13. The current limit circuit of claim 12 wherein said first current source includes a fifth transistor having an emitter coupled to a first power supply conductor, a base coupled for receiving a reference potential, and a collector coupled to said first node.
14. The current limit circuit of claim 13 wherein said first current source further includes a sixth transistor having an emitter coupled to said first power supply conductor, a base coupled for receiving said reference potential, and a collector coupled to said collector and base of said second transistor.
15. The current limit circuit of claim 14 wherein said source of said fourth transistor is sized a multiple times said source of said third transistor.
16. A current limit circuit, comprising:
first and second current sources;
a first transistor having a collector and base coupled together to an output of said first current source at a first node;
a second transistor having a collector coupled to an emitter of said first transistor at a second node, an emitter coupled to a first terminal, and a base coupled to an output of said second current source;
a third transistor having a gate coupled to said first node, and a drain and source conduction path coupled to said output of said second current source; and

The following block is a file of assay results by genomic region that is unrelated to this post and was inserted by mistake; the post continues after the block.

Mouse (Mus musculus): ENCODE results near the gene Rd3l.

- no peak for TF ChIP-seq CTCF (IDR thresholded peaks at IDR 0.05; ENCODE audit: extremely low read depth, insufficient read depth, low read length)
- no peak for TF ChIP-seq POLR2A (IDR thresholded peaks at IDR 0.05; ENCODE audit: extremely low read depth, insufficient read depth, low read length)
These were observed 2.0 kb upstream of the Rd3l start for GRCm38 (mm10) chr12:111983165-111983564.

a fourth transistor having a drain coupled to a second terminal, a gate coupled to said second node, and a source coupled to said first terminal.
17. The current limit circuit of claim 16 wherein said second current source provides a reference current with a substantially zero temperature coefficient.
18. The current limit circuit of claim 17 wherein said first current source includes a fifth transistor having an emitter coupled to a first power supply conductor, a base coupled for receiving a reference potential, and a collector coupled to said first node.
19. The current limit circuit of claim 18 wherein said source of said fourth transistor is sized a multiple times said source of said third transistor.
Description
BACKGROUND OF THE INVENTION

The present invention relates in general to current limit circuits and, more particularly, to a high precision current limit circuit.

Current limit circuits are commonly used in electronic design to set a predetermined limit for the current flow through a circuit. In one example, most if not all late model automobiles use air bags to restrain the occupants in the unfortunate event of a collision. The air bag is inflated by a detonation device, commonly called a squib, that fires upon sensing the collision. Many vehicles have two, four, or more air bags to protect all occupants. There is generally one squib per air bag that fires and inflates the air bag when triggered by current flow. The source of current is primarily from the automobile battery.